A new grant from Blue Cross and Blue Shield of Minnesota will support antiracism research in the School of Public Health at the University of Minnesota. Rachel Hardeman, an associate professor in the school, designed the program and will be its founding director.
She said the goal is to reframe how we think about and research health disparities.
“I think one of the most perfect examples of this is with maternal mortality,” Hardeman said. “Black women are four times more likely to experience maternal death, and over the years we’ve seen a lot of discussions that suggest that the reasons behind that are because Black women may be engaging in riskier behavior, or they’re not accessing their prenatal care visits, or they’re coming into pregnancy less healthy, they’re obese, things like that.
“But when we flip that question and really take an antiracism research lens to that research question, what see and what we understand is that there are systems at play that have caused Black birthing people to be less healthy when they come into childbirth,” she said, adding that Black women with high socioeconomic backgrounds and advanced degrees are still at greater risk of dying during childbirth than white women who don’t have a high school diploma.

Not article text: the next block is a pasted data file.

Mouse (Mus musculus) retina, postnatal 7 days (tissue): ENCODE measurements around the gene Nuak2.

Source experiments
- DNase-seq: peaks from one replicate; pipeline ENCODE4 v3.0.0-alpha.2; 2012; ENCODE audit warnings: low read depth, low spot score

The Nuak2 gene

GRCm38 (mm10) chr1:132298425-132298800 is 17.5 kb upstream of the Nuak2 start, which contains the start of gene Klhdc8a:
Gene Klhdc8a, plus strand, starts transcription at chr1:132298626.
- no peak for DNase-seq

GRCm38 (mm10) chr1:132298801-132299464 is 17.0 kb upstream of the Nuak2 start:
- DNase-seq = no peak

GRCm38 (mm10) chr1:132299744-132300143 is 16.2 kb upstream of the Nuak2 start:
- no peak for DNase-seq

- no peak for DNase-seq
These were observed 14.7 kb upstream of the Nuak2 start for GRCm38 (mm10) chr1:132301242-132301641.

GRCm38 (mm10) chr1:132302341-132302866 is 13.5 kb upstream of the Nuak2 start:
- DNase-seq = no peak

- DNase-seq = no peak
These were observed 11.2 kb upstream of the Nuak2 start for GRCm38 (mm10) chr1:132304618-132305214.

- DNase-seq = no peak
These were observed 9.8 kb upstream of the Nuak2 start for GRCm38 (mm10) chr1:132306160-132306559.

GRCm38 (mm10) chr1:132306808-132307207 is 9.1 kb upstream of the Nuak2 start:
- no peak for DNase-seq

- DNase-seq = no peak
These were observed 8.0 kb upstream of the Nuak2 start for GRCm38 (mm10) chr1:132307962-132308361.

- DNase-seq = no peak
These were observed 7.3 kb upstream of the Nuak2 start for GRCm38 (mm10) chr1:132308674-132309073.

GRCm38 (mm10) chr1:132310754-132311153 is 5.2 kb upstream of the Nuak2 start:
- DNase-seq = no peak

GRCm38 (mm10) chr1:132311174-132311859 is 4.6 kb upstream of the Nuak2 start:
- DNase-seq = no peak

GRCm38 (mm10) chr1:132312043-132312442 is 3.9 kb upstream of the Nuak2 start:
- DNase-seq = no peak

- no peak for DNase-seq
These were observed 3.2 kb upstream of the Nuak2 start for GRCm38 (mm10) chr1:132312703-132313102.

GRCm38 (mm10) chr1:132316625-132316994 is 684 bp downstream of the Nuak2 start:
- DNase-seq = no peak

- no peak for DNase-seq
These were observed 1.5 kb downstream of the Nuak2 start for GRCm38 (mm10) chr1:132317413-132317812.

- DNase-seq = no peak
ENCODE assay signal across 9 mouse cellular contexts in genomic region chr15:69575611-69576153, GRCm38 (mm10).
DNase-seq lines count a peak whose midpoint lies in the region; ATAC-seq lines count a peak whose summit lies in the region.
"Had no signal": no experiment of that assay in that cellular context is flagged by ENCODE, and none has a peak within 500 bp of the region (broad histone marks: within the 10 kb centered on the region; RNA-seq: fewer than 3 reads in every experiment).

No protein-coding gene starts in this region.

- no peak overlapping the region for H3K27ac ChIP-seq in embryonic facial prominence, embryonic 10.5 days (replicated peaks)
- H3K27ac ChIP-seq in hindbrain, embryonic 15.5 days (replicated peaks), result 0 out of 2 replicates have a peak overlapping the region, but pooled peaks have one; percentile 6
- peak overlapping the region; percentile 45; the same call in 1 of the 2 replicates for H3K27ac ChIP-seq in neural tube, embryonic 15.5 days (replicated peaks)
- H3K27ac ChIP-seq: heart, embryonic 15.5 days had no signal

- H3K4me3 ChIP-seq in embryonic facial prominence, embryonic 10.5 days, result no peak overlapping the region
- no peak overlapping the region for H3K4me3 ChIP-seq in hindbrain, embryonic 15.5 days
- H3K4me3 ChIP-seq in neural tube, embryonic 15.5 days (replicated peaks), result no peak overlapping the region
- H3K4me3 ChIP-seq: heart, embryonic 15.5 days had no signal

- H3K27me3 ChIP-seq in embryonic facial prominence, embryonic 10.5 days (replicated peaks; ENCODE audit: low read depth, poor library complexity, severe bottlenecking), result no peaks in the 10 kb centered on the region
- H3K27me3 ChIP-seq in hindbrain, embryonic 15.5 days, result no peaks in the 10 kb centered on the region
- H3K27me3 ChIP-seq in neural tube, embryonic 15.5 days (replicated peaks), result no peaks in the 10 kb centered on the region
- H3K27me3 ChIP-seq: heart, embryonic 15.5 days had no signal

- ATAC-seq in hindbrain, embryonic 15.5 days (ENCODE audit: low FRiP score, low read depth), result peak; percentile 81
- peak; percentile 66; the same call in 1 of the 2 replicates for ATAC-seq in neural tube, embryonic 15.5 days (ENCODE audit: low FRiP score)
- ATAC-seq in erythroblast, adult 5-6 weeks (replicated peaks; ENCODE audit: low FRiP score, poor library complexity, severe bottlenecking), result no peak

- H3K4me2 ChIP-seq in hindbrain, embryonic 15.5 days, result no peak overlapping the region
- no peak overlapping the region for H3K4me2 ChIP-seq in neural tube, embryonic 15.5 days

Hardeman discussed her new Center for Antiracism Research for Health Equity with host Tom Crann. Click play on the audio player above to hear their conversation.
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